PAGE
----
The creation of a system of taxpayer-funded public schools accessible to all is one of America’s greatest achievements. Public education evolved in this country to not only serve the needs of individuals, but the public overall because our leaders understood having a well-educated citizenry was important to the protection of our democracy.
In North Carolina, public schools are ingrained into the fabric of our state’s identity. The Public School Forum of North Carolina believes— and the evidence shows — that this is a very good thing. Public education is one of the few institutions left where we all still come together regardless of color, religion and wealth. Does anyone question that we need that now more than ever?
As we prepared our list of the Top Ten Education Issues for 2019, we examined many of the same issues we have highlighted in recent years: improve teacher recruitment and retention, close gaps and shortfalls in school funding, address racial equity in our schools and implement transparency and accountability in the state’s private school voucher program. There are also important new ones, including a need to focus on the unique education challenges of rural North Carolina. Those demand attention.
But looking at the sum of these issues, what came into focus was a troubling and significant erosion of our state’s historic commitment to public schools. That’s why we believe the No. 1 issue for 2019 should be to “Renew North Carolina’s Commitment to Public Schools for the Public Good.”
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In recent years, many state-level policy decisions have discredited and devalued our public schools. Our per pupil funding sits at 39th nationally, almost 8 percent lower than a decade ago, adjusting for inflation. Our state’s A-F school grading system stigmatizes schools that serve our most disadvantaged students instead of providing the resources that they need to be successful. The emphasis on nebulous values of choice and competition have led us astray from the intended purpose of public schools serving the public good. And remarkably, the narrative that surrounds public education has often blamed teachers and school leaders for perceived failures, when in reality we should be shining a light on broader systems of inequity and our own systematic dismantling of support for and trust in our schools.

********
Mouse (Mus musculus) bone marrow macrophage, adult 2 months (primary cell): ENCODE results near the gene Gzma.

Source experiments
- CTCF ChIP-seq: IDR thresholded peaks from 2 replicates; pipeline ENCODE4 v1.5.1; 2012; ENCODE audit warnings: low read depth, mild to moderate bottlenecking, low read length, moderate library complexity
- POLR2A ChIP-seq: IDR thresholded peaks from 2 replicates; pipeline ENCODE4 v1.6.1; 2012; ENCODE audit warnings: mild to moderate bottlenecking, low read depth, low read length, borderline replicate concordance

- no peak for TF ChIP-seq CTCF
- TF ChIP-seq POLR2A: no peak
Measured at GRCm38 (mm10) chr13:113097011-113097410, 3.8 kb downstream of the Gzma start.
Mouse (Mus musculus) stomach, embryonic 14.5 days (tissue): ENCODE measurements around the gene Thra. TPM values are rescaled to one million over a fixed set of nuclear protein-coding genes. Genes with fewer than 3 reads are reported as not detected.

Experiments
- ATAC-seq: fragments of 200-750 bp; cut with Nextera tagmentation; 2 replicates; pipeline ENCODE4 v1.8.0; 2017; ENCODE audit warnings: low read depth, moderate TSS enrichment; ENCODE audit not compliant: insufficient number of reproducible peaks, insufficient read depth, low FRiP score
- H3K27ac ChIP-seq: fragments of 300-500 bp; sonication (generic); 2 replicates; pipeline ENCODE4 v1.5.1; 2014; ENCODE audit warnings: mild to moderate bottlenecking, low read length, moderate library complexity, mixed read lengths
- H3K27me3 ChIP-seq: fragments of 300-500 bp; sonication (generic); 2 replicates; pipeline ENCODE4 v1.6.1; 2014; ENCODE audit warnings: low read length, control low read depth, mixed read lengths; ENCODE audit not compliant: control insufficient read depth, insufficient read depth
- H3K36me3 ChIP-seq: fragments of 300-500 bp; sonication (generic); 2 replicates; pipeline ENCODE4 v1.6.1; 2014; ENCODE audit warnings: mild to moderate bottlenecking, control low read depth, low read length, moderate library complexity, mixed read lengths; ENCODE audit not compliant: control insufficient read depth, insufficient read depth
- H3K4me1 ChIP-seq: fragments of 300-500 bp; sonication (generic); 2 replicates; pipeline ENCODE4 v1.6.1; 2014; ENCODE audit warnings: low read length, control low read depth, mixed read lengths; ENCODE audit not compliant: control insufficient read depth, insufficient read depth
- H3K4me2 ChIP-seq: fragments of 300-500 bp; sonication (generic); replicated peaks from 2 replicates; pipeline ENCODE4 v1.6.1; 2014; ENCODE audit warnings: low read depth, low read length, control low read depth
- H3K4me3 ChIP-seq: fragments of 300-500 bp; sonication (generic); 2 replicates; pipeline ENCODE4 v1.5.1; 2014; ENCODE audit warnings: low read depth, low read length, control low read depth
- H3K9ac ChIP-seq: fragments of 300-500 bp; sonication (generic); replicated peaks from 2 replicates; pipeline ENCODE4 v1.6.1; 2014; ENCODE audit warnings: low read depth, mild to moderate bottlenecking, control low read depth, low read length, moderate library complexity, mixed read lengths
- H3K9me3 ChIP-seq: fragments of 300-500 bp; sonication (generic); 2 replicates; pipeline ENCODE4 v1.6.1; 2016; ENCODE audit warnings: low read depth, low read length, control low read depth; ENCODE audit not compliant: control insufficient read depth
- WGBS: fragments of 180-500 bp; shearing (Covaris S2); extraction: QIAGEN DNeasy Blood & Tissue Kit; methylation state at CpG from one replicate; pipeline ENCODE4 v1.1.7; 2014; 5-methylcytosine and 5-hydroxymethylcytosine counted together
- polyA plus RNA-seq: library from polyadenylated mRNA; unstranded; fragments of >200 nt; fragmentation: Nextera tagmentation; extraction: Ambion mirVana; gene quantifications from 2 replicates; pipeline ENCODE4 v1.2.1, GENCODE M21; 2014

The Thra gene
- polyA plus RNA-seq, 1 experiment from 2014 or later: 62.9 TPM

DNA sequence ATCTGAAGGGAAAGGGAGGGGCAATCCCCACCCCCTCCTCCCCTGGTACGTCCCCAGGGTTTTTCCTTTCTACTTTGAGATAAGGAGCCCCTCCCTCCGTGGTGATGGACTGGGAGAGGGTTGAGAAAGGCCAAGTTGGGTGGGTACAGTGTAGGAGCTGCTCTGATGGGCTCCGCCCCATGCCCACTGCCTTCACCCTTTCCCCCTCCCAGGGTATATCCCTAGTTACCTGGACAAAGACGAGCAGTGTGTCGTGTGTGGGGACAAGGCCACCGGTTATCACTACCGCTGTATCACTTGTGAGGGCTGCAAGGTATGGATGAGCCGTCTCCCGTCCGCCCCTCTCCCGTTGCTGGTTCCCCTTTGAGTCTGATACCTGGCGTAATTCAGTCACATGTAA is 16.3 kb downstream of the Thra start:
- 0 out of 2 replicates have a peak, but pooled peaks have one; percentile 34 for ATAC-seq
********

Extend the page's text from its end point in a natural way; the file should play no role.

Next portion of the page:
One example we include this year is the impact of the rapidly growing number of charter schools in the state. The charter school landscape looks very different now than in the early days when they were promoted as “laboratories of innovation”, incubating new teaching practices and school models that could be scaled up. Early on charter schools were by and large managed as home-grown nonprofits with local community boards. Today, as the number of charters has doubled in the past eight years, one-fifth of North Carolina’s charter schools are operated by for-profit charter management companies, 80 percent of which are headquartered outside of the state, far away from the communities they purport to serve with educational innovations sensitive to local needs.
The most recent troubling development was legislation passed last year allowing for the creation of a new kind of municipal charter school. It permits four mostly white suburban communities outside Charlotte to create and run their own schools with spots reserved for their own residents. Without question this will exacerbate resegregation that is already occurring at an alarming rate in our public schools.
As the erosion of North Carolina’s commitment to public schools for the public good grows with each year, for 2019 we are asking our state leaders to remember the value of public education in our society and re-commit our state to traditional public schools, educators, and students. Public schools are the pillars of strong communities and supporting them is key to the future well-being of our state. It’s in all of our best interest. Republicans and Democrats alike campaigned last year as champions for public schools. It’s time to come together and show it.
Keith Poston is president and executive director of the Public School Forum of North Carolina, a nonpartisan, nonprofit organization focused on public education in NC.